Rule 26 Modifications To Limit Inquiries To Experts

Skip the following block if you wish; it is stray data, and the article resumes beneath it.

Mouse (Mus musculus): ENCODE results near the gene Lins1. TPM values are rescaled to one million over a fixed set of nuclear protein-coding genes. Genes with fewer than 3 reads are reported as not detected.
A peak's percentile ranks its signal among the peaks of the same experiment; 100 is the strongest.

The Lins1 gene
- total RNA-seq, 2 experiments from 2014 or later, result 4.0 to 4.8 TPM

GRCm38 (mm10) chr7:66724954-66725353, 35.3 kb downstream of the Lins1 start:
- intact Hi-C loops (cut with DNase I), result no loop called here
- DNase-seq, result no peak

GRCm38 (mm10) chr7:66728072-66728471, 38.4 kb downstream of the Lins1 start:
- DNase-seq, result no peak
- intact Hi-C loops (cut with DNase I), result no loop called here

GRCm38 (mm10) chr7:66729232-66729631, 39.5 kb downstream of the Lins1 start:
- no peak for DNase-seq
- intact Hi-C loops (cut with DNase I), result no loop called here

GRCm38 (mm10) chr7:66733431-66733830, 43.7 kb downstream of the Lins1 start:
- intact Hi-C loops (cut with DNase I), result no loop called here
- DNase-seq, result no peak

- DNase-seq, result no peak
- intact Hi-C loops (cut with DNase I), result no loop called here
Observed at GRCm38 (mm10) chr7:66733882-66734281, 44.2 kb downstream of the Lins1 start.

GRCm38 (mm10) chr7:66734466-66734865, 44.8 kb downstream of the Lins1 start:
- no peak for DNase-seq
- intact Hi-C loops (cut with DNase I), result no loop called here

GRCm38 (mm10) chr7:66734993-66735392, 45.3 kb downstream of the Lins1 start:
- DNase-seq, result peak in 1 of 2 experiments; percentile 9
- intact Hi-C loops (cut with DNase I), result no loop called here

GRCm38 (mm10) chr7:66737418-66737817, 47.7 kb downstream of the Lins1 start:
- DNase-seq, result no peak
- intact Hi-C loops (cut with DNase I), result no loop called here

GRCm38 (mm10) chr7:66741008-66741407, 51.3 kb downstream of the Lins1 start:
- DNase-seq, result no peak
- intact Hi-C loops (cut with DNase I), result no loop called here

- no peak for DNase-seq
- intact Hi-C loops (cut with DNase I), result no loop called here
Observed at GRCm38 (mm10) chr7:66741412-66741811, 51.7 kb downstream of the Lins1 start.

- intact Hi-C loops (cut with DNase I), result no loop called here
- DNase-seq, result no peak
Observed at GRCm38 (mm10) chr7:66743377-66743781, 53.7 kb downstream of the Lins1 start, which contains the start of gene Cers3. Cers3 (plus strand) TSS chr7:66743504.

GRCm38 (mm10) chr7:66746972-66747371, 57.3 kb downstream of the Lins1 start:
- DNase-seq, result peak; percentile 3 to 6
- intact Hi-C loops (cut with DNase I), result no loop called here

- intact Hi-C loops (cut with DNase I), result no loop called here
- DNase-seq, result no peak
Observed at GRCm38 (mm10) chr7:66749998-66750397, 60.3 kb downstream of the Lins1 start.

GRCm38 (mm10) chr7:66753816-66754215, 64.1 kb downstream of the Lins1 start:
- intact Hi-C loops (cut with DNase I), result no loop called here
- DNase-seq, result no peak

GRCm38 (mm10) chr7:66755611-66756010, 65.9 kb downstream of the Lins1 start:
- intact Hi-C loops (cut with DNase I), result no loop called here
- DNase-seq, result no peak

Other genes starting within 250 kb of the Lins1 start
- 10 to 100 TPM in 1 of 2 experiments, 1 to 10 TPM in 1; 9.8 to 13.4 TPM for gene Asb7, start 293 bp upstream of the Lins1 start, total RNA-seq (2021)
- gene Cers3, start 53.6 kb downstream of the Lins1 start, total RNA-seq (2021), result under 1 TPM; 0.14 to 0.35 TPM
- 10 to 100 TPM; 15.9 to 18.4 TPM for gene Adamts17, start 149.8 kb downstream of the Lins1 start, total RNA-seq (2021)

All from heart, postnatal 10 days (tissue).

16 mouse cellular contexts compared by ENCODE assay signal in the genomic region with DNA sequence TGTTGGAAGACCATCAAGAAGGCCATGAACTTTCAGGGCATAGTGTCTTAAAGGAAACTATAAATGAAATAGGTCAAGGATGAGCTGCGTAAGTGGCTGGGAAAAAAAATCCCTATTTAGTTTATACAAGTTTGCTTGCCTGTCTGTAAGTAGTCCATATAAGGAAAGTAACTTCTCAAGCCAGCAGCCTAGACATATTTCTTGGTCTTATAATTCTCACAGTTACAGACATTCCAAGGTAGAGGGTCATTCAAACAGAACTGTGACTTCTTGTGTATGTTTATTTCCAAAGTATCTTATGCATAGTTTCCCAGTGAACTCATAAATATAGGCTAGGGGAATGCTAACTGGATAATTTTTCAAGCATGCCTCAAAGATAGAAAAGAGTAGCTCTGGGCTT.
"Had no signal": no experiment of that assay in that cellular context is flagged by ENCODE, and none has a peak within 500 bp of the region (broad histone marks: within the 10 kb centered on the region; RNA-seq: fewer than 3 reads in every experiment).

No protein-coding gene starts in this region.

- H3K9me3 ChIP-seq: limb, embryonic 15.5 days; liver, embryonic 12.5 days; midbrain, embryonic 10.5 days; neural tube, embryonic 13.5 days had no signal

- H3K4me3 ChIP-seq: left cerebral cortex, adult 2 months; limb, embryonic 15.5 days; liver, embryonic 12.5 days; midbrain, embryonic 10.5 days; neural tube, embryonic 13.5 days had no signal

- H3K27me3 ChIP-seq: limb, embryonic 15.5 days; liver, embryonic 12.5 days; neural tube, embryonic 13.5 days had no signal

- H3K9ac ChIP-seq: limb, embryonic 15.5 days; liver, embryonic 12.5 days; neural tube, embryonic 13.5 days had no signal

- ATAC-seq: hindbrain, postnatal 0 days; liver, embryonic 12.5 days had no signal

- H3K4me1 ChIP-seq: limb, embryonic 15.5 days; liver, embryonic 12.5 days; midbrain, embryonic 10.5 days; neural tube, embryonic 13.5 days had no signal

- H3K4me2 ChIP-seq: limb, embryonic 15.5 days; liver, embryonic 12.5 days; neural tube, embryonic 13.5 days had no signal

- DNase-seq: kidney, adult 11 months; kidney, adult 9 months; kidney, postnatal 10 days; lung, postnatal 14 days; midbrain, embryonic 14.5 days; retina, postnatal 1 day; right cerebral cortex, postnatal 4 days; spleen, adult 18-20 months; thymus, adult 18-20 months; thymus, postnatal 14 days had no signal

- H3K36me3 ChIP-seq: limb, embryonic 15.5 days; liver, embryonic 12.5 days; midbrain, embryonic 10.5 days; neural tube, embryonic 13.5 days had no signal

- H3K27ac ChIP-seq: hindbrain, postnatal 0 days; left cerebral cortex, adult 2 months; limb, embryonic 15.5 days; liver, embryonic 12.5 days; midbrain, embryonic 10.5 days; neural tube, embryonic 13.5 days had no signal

To  make expert depositions more efficient, the U.S. Judicial Conference Advisory Committee on Civil Rules has proposed that lawyers no longer be permitted to interrogate opposing experts about their communications with the lawyers who retained them.  Under the proposed rule changes, draft reports will be subject to work product exemption and will not be discoverable.  As Jeffrey Greenbaum, a partner at Sills Cummis & Gross, P.C. in Newark and an officer of the ABA Section of Litigation, which recommended that the rule be changed, advised Law360, "There is interplay between attorneys and experts in terms of strategy that takes place."  Therefore, prohibiting discovery about "who said what to whom" will allow depositions to focus on the expert’s analysis of the case.  At the end of the day, jurors care about issues of bias, but could not care less about who said what to whom.  Some trial lawyers are concerned that the new rule will give license to "hired guns" who do the bidding of the lawyer who retained them.  However, the view shared by most is that interrogating an expert about his conversations with counsel and prior report drafts is a big waste of time.  Nevertheless, some lawyers value the opportunity to fully inquire of an expert witness his or her connection to counsel and are concerned the new rule will chip away at that inquiry.